Funny how this guy clings so tightly to a title yet feels no inclination to use his real name.

  4. You know what really grinds my gears? As a communications engineer myself (bite me P.Eng) I find it frustrating when people use the word expert without any basis for it. This happens in the media a lot. Like when the new iphone or ipad comes out the news stations bring in their IT “expert” to tell us all about it. In reality its just some 55 year old dude who lost his job as a bank manager a decade ago and now spends his days playing with gadgets. I do believe a CCIE has earned the right to call themselves an expert. I also believe P.Eng doesn’t understand the scope of what we do so has little appreciation for it. Its one of those things where you can be a hardcore network engineer and years later you realize how little of the dicipline you actually know.

  5. Now that was great post and a very accurate portrayal of what we do everyday and some “others” don’t think we rate that title. Well, I could give two sheetz about the title; we know what we do and people know who to call when that “e” thingy doesn’t get them to facebook or the IEEE site..I think Network Deity has a better ring anyway.

  6. Because certain types of engineers are defined as such in a legally binding sense, that does not preclude people who engineer other types of systems from using the term to describe what they do. This isn’t a matter of law or any other such nonsense. It’s a matter of words and what they mean.

    Excellent post.

  7. Oh how I love it when the “learned” with all their pomp and pedigree manage to correct us ignorant masses. I wish there was a special ethertype code for “unclean” so that I could tag all my traffic as inferior and be done with it.

    Get over yourself P. Eng. If you are defined in life by a silly title, then that’s a pretty sad existence. My title has the word “architect” in it, but I don’t run around attending cocktail parties with people who design skyscrapers. I don’t have a whole lot in common with them except for the fact that we both design things. I certainly don’t hold that over people’s heads, because each company views terms like engineer, technician, and architect to mean different things.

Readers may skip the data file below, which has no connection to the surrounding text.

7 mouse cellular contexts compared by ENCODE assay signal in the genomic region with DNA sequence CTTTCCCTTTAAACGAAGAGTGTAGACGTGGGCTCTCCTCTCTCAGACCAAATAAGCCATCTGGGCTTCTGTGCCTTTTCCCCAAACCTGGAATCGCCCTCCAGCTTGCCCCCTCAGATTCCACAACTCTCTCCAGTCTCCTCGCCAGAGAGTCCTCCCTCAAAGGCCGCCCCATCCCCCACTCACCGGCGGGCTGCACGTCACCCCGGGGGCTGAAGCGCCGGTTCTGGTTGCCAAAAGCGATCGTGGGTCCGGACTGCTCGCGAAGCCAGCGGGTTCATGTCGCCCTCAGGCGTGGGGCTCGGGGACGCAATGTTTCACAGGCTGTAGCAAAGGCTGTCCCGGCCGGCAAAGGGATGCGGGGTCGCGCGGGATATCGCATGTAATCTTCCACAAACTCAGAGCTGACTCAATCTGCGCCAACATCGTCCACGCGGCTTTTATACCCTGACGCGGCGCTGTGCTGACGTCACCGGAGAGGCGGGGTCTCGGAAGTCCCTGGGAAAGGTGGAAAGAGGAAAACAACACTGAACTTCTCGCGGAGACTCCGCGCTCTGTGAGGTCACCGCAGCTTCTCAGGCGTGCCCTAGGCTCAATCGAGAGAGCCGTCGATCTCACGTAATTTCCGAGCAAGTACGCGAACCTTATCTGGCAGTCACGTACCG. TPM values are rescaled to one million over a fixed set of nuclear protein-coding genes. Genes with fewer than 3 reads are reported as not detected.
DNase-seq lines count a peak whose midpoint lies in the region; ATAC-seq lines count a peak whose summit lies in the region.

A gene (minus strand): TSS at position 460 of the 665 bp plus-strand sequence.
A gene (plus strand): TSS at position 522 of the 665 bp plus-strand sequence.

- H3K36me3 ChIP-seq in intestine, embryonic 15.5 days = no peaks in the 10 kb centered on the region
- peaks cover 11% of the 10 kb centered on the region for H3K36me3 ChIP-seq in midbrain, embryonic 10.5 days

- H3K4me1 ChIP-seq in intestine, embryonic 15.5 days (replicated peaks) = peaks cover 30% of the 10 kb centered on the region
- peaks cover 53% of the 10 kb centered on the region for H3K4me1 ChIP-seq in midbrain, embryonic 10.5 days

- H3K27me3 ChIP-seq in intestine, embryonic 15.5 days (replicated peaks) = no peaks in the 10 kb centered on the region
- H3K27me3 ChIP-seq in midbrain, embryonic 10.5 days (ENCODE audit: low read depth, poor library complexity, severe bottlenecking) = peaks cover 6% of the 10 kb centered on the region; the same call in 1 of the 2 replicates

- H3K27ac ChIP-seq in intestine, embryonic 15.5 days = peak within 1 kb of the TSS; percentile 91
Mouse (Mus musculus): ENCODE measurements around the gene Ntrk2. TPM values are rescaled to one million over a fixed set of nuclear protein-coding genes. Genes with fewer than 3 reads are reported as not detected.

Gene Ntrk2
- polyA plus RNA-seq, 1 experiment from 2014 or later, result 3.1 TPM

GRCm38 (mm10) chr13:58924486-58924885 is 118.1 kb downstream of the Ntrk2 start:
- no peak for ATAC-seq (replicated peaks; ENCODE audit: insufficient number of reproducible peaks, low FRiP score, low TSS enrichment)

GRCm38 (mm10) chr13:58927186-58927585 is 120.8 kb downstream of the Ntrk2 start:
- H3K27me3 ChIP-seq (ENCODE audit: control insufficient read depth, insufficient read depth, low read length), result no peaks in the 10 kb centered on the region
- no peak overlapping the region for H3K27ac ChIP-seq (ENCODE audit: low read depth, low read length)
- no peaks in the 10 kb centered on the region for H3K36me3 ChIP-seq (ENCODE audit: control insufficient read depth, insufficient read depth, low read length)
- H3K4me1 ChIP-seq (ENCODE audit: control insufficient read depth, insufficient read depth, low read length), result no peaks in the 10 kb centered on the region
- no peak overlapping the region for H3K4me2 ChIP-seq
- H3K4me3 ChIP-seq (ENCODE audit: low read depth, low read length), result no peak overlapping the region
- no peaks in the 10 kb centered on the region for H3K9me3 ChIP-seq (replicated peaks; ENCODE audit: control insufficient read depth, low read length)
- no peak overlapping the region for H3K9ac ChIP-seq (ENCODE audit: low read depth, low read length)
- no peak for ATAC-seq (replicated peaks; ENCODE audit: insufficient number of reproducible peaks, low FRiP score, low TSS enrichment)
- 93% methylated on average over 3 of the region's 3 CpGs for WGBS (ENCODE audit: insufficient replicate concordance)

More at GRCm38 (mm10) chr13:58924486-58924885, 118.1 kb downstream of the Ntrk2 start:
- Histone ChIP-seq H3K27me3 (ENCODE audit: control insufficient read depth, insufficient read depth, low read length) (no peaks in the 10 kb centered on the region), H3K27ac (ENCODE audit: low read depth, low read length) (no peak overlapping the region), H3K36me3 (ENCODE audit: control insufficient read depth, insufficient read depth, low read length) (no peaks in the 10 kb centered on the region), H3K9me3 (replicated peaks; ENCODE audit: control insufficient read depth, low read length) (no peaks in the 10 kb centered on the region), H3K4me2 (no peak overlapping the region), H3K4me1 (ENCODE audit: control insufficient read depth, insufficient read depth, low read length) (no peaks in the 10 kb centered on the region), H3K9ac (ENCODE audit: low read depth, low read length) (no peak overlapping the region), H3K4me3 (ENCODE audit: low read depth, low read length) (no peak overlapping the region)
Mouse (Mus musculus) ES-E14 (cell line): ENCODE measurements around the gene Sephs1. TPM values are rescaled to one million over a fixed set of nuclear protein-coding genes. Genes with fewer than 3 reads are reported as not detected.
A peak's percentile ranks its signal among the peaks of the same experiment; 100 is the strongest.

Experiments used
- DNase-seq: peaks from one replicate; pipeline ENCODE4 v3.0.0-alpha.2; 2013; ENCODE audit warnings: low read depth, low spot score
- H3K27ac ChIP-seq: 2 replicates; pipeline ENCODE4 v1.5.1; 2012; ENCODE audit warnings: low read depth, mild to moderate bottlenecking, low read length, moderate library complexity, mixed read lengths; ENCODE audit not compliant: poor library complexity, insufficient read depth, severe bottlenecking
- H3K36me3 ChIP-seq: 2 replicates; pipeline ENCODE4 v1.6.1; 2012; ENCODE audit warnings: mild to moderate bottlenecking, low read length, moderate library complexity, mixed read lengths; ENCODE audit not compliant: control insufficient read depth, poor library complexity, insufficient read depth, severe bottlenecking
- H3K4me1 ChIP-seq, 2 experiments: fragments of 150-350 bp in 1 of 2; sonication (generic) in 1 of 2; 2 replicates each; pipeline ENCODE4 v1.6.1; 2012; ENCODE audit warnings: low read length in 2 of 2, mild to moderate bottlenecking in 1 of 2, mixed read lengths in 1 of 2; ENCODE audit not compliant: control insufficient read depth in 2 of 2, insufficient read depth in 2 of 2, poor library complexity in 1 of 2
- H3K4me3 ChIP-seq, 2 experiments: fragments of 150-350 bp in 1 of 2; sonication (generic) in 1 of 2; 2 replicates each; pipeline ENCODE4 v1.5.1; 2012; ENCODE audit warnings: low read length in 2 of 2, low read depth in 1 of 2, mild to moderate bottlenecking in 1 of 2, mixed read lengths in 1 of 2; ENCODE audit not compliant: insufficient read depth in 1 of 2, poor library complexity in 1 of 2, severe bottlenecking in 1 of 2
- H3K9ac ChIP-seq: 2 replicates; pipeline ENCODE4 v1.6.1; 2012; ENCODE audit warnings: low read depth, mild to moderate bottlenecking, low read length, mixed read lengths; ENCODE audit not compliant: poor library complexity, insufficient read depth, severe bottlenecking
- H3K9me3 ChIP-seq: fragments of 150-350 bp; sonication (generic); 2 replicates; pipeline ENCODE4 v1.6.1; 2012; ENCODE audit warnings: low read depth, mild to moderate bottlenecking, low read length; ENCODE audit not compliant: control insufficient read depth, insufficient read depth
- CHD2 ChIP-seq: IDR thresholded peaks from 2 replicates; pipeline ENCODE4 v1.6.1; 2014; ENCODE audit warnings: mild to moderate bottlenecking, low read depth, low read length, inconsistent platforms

Perhaps if you had been crying out a decade or two ago, things would be different and I would be a packet facilitator or an unlicensed conductor of electrical and optical pulses.

  8. Dang now I need to get Intertubes to go with my Pseudowires?

    Nice post NN. Got me thinking that perhaps we need to troll sites telling people they shouldn’t be using the term networking for social gatherings.
    Your explanation to P.Eng, that the only defining thing about an “engineer” is the exam hits the mark. While many of us “false engineers” plug through the day (and/or night) engineering and re-engineering a network that was incorrectly engineered by an engineer before us, referring to ourselves as engineers is only because “miracle worker” is mis-leading.

    I wonder what we are supposed to change the name of the IETF to, so as not to offend all the “real” engineers…

    :^]

    Brian Dooley CCIE #23688

  9. The text was doing ok until the last paragraph.
    If someone thinks that an engineer “spends all day staring at blueprints trying to figure out which way the road is supposed to go” and that this is easier – or, let’s say, involves less RESPONSIBILITY, including civil and criminal responsibility – than making e-mails travel faster and allowing keyboard cats to play on YouTube, that’s the sign saying this person is not supposed to be called an engineer.

    I’d remove the last paragraph if I wanted credibility.

  10. Gio,
    My apologies for the lack of a tag on the last paragraph. I figured since the “network engineer” had been belittled, a little bit of snarkiness was called for. After all, the assumption is that we don’t do anything to deserve the title, right? Except field phone calls from users, ensure that everything in the network runs correctly and fast, and verify that all the equipment is in working order to support the network. Note that in most offices and enterprises today, that same network runs the Voice over Internet Protocol (VoIP) system. That same network needs to be running and working correctly when the guy in the next cubicle has a heart attack and collapses and you need to dial ‘911’ or ‘999’ or whatever the emergency number happens to be. And if it isn’t working? Or the, um, telecom rock star that put in the phone system misconfigured the dial peer for ‘911’? Guess who’s legally, criminally, and civilly liable. Yep, that same telecom, uh, pop star. I can be sued and called into court because I impeded the ability of emergency services to reach that person in time. The family of that person can sue me for negligence.

    I’ve noticed from searching around and talking to my engineer friends that, aside from the hubris of having passed two long multiple-choice tests filled with lots of math, the other part of being a P.E. that makes you most proud is that you are registered and get a little stamp to put on blueprints (hey, there are blueprints after all!) and such that makes you responsible if something goes wrong. I just wanted to make you aware that us network, um, miracle workers can be held to the same standard even though we might not get the cool stamp to show it.